When WW caught up with the twins two months ago, they were pinballing back and forth in the grip of their addiction. Ironically, their recent double waltz through the jail helped them break out of the meth cycle. As of Friday, they'd both been clean for a week, thanks in part to a friend who paid for their anti-anxiety drug prescriptions.
Many drug addicts find they have to avoid their old friends in order to kick the habit; Bryan and David are confident they can do it together.
"If he's strong," says David, nodding at his brother, "I can stay strong."
Room 236 at the Century Plaza Hotel at Southwest 4th Avenue and Alder Street isn't exactly brimming with ambience. The rate is only $27.50 a night, and the clerks don't ask too many questions.
Every once in a while the twins enjoy the hotel's relative comfort thanks to an unlikely benefactor, a 71-year-old retired college professor named Burton W. Onstine, whom they first met 10 years ago. Since then, Onstine has paid for their medication, visited them in jail, let them stay the night at his house, and subsidized occasional stints in places like the Century Plaza.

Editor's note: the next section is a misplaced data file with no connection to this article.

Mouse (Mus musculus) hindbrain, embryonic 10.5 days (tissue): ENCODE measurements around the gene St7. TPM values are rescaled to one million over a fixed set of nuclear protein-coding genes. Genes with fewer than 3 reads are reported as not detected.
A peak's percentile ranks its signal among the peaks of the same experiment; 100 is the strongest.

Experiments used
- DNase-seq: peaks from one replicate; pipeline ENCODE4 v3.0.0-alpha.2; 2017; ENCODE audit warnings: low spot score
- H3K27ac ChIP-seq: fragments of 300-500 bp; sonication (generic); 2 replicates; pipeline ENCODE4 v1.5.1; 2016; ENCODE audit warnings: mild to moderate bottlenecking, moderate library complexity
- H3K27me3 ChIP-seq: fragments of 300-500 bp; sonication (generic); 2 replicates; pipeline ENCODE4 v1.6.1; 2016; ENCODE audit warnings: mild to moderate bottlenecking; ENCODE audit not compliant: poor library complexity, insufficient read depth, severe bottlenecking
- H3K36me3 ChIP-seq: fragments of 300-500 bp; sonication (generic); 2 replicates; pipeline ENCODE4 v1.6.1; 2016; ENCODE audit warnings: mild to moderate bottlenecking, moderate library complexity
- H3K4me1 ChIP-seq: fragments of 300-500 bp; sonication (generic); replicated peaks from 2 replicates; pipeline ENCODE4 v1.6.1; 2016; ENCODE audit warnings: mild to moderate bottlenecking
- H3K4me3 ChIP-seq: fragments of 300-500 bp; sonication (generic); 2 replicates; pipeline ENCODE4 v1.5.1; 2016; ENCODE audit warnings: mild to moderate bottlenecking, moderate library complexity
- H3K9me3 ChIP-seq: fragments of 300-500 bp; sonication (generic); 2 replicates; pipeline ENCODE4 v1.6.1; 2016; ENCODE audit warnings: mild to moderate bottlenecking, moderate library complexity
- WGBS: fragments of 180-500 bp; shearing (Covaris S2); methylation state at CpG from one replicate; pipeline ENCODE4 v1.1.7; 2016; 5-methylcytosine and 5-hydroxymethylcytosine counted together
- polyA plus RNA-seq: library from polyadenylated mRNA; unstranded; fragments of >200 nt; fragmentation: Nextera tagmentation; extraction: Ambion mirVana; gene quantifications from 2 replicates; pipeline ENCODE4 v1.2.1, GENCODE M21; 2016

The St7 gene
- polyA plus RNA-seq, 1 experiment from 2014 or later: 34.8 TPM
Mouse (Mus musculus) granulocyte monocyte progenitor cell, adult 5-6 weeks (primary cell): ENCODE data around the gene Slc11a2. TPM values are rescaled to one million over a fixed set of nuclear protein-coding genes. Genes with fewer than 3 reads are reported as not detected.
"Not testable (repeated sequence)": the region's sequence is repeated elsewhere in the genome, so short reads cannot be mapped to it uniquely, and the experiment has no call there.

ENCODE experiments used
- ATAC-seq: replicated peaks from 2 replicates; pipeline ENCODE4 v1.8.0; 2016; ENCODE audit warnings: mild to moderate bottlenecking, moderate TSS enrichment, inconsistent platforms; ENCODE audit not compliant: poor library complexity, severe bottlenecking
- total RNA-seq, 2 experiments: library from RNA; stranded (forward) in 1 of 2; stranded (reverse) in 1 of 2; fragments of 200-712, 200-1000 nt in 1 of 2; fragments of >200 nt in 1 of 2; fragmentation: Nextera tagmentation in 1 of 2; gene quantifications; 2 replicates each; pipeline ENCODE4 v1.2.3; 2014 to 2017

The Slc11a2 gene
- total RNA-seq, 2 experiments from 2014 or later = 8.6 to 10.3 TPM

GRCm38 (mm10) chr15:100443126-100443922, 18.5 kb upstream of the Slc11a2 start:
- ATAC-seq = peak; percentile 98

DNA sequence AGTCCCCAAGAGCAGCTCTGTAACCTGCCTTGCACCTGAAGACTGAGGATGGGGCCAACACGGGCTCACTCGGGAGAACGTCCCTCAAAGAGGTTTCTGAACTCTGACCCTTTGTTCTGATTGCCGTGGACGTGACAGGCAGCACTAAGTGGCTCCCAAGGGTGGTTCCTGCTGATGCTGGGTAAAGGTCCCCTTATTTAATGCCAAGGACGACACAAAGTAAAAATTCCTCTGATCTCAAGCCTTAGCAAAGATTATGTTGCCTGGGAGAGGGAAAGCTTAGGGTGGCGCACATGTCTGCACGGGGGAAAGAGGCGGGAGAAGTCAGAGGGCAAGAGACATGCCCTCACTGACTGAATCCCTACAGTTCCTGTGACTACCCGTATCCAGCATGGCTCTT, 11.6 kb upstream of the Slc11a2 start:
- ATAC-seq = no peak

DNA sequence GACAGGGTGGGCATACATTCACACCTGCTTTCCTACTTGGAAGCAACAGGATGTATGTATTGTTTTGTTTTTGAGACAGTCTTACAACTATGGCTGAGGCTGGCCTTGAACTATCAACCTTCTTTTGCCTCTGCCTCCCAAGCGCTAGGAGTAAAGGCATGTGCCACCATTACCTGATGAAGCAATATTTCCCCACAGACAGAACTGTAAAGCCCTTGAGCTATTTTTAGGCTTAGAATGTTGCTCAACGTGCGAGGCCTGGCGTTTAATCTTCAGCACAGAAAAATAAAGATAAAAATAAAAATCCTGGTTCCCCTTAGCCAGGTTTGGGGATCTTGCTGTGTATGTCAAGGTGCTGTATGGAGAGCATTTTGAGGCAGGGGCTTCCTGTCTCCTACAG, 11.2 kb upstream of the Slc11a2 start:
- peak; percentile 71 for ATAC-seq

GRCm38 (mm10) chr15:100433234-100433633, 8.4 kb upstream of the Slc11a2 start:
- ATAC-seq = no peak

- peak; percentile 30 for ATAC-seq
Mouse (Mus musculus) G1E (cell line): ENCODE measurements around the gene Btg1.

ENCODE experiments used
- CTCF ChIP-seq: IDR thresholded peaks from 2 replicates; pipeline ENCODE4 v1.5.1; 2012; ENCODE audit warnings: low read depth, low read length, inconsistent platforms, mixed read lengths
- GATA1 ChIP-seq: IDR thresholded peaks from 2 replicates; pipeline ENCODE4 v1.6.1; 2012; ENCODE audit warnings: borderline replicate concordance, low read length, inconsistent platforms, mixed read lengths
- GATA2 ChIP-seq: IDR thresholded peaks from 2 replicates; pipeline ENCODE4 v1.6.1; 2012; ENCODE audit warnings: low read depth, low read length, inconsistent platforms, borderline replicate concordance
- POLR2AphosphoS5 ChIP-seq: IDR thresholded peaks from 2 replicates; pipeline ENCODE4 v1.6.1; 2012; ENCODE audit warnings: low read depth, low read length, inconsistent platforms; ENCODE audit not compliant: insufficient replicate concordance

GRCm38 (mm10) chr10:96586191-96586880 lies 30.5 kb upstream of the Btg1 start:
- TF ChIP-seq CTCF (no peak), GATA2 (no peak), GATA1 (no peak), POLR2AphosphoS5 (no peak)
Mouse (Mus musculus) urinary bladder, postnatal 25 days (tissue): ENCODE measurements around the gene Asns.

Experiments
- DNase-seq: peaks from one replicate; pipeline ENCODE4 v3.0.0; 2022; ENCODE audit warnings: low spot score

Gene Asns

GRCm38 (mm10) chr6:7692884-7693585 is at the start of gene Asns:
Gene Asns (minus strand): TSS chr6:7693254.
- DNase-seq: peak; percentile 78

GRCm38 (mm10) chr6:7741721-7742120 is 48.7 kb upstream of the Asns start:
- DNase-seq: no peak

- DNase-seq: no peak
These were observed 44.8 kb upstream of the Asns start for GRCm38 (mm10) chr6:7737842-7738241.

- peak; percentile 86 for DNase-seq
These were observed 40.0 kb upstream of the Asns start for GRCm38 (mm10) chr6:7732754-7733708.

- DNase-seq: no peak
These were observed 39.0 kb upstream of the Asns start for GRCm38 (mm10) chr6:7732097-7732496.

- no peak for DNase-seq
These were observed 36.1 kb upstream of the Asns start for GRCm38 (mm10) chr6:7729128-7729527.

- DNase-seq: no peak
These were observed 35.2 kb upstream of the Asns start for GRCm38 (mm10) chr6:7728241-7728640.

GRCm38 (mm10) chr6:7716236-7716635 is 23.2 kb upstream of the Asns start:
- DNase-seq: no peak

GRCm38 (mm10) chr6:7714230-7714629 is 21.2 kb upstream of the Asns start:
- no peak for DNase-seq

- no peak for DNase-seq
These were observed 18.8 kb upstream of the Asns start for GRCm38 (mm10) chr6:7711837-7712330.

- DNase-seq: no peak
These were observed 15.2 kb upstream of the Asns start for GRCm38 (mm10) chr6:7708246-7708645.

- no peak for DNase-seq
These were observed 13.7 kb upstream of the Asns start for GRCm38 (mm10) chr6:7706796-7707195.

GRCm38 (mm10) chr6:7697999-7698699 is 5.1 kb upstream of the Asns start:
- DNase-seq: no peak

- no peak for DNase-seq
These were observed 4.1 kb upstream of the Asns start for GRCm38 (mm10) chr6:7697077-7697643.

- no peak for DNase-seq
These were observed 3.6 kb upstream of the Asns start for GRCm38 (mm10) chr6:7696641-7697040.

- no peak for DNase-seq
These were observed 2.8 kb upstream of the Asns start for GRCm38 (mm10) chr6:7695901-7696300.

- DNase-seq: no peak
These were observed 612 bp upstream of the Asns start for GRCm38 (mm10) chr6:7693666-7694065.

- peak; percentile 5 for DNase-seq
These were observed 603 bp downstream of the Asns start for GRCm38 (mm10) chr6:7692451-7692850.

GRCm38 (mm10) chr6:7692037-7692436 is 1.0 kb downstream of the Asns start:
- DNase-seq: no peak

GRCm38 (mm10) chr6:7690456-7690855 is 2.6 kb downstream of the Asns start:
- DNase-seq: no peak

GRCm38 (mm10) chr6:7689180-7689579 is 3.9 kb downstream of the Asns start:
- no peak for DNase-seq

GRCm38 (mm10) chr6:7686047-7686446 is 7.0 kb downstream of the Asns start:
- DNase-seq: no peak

On a recent evening, Bryan was sprawled on the bed, watching Comedy Central with his shoes off, the grimy imprint of his feet outlined against the soles of his socks. Bryan is 15 minutes older than his brother. He is calmer, cooler. He has spent less time behind bars. People describe him as shy or standoffish.
David is restless, pacing back and forth, cramming handfuls of Zours candy into his mouth and washing them down with a bottle of Mirror Pond, which he knocks over no fewer than three times in the space of an hour.
David is the wild card, the enforcer. People say he's more outgoing but also more vulnerable.
"They're a tag team," says one friend. "They play different roles--good cop, bad cop."
On the street, their bond is like a coat of armor. They can telegraph their thoughts to one another through shrugs and nods and winks even while they're carrying on a conversation with a third party. They look out for each other. They go fifty-fifty. "I couldn't have survived without him," Bryan says. "He's had my back through some tight situations."
"It's a lot better with him around," David says. "Because I'm not lonely."
But their interdependence is also their downfall. "They pull each other down," their mother says. "One follows the other."
"It's like [David] carries a large part of my heart," Bryan says. "I care so much about him. And that's what makes me weak around him."
The double-edged nature of the twins' connection was demonstrated when they split up.